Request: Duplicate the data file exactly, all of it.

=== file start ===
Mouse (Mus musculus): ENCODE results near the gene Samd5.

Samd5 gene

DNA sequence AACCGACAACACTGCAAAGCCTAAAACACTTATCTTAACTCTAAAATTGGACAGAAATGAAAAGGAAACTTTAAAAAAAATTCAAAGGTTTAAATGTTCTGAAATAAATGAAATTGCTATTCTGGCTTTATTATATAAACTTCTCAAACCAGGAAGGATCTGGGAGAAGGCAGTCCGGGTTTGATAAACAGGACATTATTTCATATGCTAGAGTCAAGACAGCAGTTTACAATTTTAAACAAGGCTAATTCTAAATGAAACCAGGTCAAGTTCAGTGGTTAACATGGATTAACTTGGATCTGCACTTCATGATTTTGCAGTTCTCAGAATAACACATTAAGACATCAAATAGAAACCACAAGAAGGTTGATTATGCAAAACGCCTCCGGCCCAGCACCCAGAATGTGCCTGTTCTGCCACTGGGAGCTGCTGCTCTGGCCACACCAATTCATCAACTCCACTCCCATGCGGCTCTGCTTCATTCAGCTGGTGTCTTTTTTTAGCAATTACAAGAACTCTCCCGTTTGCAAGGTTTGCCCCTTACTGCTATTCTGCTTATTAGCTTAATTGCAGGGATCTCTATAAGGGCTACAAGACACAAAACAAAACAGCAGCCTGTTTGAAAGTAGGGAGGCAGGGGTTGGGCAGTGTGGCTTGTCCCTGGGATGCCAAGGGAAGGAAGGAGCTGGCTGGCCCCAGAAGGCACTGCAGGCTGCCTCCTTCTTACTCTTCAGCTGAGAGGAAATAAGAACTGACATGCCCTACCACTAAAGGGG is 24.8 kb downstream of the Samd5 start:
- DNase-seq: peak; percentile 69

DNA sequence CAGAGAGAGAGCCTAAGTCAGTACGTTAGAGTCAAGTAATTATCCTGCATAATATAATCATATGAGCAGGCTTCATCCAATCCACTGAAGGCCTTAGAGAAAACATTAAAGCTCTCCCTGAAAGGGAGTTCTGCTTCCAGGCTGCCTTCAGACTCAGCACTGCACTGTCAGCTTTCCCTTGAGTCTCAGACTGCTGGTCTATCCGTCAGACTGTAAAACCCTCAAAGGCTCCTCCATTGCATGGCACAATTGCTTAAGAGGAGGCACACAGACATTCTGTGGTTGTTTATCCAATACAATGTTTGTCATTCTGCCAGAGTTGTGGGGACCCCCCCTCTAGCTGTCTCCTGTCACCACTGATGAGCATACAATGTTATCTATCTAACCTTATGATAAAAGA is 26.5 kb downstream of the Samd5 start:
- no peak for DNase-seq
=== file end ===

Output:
Mouse (Mus musculus): ENCODE results near the gene Samd5.

Samd5 gene

DNA sequence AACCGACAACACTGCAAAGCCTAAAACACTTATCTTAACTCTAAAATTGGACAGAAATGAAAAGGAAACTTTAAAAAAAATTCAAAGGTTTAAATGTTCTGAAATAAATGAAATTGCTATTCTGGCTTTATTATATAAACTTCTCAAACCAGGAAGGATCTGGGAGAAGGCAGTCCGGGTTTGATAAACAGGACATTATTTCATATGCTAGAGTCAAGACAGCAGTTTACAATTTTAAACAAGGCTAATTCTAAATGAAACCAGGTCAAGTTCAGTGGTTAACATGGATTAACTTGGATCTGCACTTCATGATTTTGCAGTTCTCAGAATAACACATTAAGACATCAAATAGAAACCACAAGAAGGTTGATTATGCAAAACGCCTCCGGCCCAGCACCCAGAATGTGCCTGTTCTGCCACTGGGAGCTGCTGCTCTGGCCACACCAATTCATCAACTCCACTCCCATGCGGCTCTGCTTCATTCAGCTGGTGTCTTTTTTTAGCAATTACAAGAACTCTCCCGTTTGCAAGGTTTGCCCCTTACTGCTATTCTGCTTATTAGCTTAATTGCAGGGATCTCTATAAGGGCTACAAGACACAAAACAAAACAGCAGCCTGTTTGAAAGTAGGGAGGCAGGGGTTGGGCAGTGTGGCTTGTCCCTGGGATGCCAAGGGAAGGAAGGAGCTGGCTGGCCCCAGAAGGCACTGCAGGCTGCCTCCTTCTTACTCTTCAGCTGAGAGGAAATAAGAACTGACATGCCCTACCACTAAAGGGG is 24.8 kb downstream of the Samd5 start:
- DNase-seq: peak; percentile 69

DNA sequence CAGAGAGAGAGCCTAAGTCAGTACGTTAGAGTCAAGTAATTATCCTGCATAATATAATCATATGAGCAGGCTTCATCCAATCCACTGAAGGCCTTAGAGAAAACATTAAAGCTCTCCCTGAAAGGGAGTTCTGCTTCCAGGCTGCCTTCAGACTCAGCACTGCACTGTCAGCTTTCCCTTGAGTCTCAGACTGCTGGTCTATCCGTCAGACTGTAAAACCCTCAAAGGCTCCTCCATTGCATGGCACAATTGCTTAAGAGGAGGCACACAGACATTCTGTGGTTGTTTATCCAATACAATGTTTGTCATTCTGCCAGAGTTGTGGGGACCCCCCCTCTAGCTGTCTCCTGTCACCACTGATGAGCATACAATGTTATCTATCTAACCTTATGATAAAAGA is 26.5 kb downstream of the Samd5 start:
- no peak for DNase-seq